Published Apr 25, 2017Audible Songs From Rockwood is an important, passionately inventive work of historical fiction/folk music by Fiver (one of a few names employed by the Highest Order's Simone Schmidt). Deeply researched, it un-silences the voices of women incarcerated at the Rockwood Asylum for the Criminally Insane in Kingston, ON between 1856 and 1881 for failing to conform in a variety of ways in the mainstream society of the day: freedom of sexuality, desire to own property, epilepsy, or going crazy railing against the injustices of colonialism, the patriarchy, servitude, etc. In one heartbreaking case, "House of Lost Words," a woman is stuck there for life simply because of her husband's failure to come and release her.
Looked at from the other way around — past to present — Rockwood reads like a work of science fiction. Schmidt (under the alias Simone Carver) aka the "song collector" spent a few years scouring the Ontario Archives for patient files, superintendent diaries, registers and supporting documents (essentially getting a crash course in archival science) to create these songs from the margins of the information available. "Retroactive reconstruction," she calls it in the liner notes. "Born of the limitations of time and space."
The fact that the resulting package of faux field recordings — the 30-page book of lyrics, illustrations, background history and references, in addition to a very fine record of old-time informed folk songs, is an homage to Smithsonian Folkways-style recordings — never reads as pretentious or contrived is a feat in itself. Carver/Schmidt achieves that a few ways: the songs have a sense of melodic immediacy and urgency that leaves their mystery and ambiguity intact (Schmidt wisely saves the more heavy-handed political spelling out for the liner notes); and the project continually points to its own limitations — there's a built in questioning of all authority, including the author's.
The other story that Audible Songs tells is a musical one; it's the fruit of Schmidt's successful apprenticeship in bluegrass and old-time folk music under Chris Coole, who, along with the Lonesome Ace Stringband, lends a hand. Other guests include Blood Ceremony's Alia O'Brien on airy, free flute on "Worship the Sun (Not the Golden Boy)," written from the perspective of a former member of the Brooks Bush Gang, and Kristine Schmitt, whose high lonesome voice joins Schmidt's arrestingly austere one on "Haldimand County" and "Carry on Warm"; the latter sounds a little like "Groundhog."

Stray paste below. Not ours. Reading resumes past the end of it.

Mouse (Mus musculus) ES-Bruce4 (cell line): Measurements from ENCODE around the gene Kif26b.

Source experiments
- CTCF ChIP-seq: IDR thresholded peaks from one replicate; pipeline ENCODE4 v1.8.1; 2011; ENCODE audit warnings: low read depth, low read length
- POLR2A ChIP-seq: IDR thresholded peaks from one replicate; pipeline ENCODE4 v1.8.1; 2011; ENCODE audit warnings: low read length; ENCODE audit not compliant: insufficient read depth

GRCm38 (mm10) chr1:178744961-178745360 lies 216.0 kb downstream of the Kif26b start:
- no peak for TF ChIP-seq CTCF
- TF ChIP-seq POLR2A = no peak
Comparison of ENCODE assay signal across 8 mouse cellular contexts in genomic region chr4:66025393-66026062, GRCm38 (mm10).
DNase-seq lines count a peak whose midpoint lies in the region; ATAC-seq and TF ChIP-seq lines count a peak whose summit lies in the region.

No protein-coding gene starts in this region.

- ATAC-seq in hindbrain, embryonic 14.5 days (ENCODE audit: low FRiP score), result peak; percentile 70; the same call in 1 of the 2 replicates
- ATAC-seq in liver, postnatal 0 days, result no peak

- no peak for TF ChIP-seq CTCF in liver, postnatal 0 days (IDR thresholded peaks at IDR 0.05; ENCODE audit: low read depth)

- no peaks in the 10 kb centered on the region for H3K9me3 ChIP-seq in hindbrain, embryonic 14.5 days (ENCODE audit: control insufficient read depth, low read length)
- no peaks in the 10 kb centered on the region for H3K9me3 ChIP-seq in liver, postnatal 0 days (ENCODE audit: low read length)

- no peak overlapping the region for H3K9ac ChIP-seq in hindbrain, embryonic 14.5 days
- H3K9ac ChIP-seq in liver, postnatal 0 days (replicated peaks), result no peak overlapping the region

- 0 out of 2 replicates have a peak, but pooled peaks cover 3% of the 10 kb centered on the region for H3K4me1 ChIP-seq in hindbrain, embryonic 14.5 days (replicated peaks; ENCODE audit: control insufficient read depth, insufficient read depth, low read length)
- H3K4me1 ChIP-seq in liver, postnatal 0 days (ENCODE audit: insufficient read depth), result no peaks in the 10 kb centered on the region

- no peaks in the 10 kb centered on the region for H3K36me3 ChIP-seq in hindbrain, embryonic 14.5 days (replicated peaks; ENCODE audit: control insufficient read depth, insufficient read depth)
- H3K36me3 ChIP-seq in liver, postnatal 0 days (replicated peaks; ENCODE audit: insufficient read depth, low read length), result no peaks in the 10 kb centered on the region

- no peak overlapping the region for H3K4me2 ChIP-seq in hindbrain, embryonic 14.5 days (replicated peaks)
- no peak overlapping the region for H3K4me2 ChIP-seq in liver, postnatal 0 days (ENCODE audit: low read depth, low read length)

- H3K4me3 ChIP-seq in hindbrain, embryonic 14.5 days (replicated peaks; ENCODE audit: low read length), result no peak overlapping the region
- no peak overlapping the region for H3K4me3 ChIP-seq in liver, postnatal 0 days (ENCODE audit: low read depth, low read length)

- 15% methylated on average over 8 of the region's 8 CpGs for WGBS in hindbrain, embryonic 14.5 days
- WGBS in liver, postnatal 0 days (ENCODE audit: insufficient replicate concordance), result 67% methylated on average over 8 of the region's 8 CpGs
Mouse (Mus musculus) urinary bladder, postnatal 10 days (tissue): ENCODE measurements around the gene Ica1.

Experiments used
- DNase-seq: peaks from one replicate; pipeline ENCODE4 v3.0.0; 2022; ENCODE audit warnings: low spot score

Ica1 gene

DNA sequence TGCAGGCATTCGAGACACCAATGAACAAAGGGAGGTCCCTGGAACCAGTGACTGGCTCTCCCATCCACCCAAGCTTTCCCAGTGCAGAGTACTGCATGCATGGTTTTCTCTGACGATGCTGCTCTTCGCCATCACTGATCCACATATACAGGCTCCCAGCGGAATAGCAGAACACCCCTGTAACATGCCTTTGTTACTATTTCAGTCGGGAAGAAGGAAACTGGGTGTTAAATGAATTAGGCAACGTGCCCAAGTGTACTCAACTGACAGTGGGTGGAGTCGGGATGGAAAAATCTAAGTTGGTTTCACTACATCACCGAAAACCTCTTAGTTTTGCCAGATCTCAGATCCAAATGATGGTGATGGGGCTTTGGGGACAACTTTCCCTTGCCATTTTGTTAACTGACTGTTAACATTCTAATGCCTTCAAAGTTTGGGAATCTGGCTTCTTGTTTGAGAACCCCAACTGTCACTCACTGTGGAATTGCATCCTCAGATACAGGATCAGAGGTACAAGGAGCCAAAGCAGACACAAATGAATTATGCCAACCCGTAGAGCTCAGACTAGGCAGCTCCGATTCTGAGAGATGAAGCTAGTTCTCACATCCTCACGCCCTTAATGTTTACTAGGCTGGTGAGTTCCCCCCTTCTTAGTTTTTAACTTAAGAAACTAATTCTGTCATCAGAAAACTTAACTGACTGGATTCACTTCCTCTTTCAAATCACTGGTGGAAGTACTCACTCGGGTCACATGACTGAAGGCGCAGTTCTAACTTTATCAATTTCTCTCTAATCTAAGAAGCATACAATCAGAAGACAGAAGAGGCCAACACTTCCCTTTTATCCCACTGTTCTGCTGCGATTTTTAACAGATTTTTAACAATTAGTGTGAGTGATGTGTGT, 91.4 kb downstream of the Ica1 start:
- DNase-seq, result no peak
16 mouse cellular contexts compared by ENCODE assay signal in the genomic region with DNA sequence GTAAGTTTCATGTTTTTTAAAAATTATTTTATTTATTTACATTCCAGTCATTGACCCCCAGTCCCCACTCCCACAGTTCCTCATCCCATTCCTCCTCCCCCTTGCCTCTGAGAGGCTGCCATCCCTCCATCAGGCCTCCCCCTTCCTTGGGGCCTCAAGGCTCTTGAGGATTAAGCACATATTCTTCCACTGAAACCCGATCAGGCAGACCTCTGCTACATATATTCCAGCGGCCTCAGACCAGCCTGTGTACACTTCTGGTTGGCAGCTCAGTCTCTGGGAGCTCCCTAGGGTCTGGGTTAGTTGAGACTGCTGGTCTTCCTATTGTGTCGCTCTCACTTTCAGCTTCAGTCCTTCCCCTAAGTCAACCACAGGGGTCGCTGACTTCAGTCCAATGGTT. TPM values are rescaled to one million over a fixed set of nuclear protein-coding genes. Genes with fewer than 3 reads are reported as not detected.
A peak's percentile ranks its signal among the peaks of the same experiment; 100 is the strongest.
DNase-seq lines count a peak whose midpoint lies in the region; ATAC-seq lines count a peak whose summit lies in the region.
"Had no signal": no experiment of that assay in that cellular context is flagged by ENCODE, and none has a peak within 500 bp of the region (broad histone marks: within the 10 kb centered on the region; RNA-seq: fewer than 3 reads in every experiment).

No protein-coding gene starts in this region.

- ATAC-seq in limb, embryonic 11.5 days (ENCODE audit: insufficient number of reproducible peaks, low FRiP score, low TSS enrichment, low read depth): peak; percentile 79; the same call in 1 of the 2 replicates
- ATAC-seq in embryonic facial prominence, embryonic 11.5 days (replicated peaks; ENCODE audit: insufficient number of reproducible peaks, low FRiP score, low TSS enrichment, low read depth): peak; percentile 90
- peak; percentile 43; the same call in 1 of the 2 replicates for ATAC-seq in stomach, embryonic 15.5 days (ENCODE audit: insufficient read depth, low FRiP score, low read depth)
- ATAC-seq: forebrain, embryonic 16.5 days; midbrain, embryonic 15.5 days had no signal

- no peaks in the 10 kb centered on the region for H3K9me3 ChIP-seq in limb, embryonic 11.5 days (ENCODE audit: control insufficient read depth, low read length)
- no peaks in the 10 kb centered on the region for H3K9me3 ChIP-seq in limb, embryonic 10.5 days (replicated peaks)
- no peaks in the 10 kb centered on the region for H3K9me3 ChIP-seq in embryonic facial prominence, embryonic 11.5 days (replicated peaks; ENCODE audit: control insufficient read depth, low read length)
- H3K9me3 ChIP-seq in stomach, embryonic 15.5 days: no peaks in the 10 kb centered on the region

Audible Songs is an immersive experience: it takes time to pour over, to sink and settle in. It's an LP and coffee table book that eschews flawlessness and perfection — there's errata and redaction built in; it's a beautiful project about human ugliness, misunderstanding, suffering and injustice. Taking it in from the comforts of home, you can't help but reflect on its inherent uncomfortableness; the fact that these women were not granted the right to live freely in a manner of their choosing. It begs the question: how far have we come? How different or similar are we now?
Though often familiar in form, these songs are supposed to be unsettling and unsettled. Ultimately Audible Songs uses the story of Rockwood to pry open a broader story: one about the myths of the pioneer experience in Canada and the lingering effects of colonialism, capitalism, sexism, ablism and broken treaties on us now. (Idée Fixe Records)